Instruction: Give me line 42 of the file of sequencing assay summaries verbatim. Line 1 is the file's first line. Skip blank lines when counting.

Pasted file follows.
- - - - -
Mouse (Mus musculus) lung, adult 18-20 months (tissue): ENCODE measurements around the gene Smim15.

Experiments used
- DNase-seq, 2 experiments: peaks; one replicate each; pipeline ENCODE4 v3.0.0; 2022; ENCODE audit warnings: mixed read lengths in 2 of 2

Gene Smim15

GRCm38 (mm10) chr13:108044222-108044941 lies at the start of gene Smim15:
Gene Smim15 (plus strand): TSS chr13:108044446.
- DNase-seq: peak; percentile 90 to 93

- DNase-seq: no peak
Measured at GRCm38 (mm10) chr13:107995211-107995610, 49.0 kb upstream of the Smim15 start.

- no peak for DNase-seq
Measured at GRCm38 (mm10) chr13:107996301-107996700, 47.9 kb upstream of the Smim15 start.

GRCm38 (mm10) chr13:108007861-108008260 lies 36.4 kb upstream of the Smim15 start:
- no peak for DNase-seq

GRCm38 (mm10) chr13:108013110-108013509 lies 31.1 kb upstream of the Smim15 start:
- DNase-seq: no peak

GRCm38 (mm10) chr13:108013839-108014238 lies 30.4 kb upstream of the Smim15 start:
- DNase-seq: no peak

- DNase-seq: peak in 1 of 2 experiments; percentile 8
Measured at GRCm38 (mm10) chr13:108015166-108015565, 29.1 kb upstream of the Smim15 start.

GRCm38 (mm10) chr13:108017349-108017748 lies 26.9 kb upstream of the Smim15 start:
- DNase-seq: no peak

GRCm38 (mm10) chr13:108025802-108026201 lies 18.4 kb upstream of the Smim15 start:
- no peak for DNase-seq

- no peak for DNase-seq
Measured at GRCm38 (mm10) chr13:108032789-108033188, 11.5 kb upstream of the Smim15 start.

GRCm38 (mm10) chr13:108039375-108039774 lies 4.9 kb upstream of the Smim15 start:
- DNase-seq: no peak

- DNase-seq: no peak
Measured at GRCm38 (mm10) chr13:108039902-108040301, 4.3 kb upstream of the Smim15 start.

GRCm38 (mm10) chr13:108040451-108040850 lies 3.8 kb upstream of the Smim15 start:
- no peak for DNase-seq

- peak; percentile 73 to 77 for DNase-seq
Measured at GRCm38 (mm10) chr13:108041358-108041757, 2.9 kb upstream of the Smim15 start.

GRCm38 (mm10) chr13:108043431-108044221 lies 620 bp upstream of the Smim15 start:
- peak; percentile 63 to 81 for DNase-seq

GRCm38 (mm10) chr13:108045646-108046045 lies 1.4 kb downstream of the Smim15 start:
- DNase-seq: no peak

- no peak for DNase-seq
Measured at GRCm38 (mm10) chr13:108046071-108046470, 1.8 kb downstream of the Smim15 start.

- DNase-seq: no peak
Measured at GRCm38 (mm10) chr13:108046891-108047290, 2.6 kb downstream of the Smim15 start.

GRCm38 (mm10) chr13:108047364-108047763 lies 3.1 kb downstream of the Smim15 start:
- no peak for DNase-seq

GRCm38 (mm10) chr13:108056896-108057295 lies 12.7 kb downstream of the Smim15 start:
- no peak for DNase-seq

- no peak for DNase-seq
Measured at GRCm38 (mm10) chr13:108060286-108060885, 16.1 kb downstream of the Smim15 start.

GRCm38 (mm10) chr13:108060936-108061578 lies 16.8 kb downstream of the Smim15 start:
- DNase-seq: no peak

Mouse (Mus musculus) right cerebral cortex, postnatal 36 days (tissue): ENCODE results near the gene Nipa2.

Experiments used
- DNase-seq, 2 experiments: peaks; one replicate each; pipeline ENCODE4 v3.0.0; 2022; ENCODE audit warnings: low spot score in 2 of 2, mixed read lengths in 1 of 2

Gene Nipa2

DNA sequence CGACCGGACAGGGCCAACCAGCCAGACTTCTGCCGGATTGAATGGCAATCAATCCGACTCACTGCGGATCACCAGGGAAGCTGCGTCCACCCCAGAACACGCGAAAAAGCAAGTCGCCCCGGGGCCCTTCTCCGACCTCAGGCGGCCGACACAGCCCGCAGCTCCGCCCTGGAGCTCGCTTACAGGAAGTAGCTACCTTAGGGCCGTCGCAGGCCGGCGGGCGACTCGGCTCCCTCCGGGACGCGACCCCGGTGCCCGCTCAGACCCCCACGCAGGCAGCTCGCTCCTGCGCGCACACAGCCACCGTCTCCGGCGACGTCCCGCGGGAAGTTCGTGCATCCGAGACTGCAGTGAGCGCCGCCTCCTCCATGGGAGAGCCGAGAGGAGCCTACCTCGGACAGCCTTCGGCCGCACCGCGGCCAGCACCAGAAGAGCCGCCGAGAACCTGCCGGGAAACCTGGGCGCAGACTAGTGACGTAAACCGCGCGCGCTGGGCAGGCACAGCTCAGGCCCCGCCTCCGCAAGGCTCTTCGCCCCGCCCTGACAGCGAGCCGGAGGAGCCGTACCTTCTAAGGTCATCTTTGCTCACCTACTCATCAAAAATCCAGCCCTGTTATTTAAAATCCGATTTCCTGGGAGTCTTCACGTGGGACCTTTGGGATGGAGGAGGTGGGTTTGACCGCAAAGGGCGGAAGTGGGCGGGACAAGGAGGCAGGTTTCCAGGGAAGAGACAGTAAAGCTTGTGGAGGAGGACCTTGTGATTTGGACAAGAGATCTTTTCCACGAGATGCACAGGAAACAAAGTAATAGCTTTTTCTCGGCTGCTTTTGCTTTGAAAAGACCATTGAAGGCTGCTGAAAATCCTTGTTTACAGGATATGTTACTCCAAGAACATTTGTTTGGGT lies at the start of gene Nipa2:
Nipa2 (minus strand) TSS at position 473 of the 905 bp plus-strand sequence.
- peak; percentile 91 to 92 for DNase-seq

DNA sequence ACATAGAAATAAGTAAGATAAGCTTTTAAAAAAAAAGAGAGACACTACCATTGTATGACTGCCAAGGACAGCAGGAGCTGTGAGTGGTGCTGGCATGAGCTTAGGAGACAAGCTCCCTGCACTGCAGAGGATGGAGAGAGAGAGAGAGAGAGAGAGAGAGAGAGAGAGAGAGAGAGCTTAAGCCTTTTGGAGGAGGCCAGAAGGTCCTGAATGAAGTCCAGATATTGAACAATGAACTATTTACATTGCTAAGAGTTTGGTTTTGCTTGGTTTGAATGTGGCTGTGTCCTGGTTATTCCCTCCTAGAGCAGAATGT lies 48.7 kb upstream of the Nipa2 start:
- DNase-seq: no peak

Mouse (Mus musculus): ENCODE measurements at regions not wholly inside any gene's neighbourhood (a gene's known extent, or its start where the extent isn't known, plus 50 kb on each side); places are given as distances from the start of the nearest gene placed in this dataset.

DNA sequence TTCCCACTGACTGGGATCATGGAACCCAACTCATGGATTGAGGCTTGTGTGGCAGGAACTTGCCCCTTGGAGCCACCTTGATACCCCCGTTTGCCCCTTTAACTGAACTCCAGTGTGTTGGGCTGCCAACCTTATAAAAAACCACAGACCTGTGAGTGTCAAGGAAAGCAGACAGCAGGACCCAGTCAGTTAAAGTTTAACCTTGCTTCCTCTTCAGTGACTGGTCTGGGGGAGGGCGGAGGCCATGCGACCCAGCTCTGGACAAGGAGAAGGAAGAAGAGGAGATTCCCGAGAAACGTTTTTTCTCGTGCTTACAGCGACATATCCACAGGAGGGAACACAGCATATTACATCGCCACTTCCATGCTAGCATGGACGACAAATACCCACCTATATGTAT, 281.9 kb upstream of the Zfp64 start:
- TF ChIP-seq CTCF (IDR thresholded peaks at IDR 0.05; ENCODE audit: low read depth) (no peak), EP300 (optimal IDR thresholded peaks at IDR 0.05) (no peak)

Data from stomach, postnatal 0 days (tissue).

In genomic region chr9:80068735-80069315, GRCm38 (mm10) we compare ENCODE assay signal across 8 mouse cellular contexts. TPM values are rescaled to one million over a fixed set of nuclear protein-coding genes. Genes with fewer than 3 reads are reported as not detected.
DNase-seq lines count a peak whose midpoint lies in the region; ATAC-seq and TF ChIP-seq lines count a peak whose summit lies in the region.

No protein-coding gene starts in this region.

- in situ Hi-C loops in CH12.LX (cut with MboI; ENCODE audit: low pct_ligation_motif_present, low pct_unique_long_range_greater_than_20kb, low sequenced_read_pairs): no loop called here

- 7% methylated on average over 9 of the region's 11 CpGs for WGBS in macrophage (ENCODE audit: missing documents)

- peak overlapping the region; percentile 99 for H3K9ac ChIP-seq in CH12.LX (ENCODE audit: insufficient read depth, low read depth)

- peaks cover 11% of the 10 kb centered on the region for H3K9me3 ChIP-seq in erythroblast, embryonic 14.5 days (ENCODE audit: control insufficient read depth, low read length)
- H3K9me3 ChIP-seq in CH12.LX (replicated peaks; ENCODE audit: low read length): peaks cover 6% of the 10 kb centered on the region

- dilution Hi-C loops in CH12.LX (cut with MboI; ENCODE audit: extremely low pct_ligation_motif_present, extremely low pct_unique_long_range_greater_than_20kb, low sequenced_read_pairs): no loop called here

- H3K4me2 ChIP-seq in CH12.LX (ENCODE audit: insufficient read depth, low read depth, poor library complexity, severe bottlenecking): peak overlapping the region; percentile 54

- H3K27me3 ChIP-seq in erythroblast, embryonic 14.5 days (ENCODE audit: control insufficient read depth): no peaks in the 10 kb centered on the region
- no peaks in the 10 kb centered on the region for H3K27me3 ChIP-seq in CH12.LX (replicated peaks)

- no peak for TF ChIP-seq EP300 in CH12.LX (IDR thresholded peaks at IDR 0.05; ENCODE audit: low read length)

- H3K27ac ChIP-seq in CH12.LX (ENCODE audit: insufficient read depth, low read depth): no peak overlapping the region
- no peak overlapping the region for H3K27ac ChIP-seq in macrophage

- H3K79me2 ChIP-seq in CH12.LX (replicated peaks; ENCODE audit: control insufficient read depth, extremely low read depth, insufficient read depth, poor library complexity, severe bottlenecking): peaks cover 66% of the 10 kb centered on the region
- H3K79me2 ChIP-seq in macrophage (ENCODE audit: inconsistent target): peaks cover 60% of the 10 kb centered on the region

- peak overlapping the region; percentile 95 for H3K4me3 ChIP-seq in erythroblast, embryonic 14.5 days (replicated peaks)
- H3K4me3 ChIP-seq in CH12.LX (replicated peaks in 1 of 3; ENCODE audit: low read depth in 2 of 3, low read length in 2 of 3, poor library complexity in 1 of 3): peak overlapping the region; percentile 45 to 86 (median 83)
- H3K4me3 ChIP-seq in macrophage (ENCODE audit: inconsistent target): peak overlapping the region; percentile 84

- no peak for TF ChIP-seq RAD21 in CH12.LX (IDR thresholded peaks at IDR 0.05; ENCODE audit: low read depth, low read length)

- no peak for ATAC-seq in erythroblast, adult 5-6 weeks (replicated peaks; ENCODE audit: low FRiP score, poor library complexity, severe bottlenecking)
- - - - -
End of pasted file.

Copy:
GRCm38 (mm10) chr13:108047364-108047763 lies 3.1 kb downstream of the Smim15 start: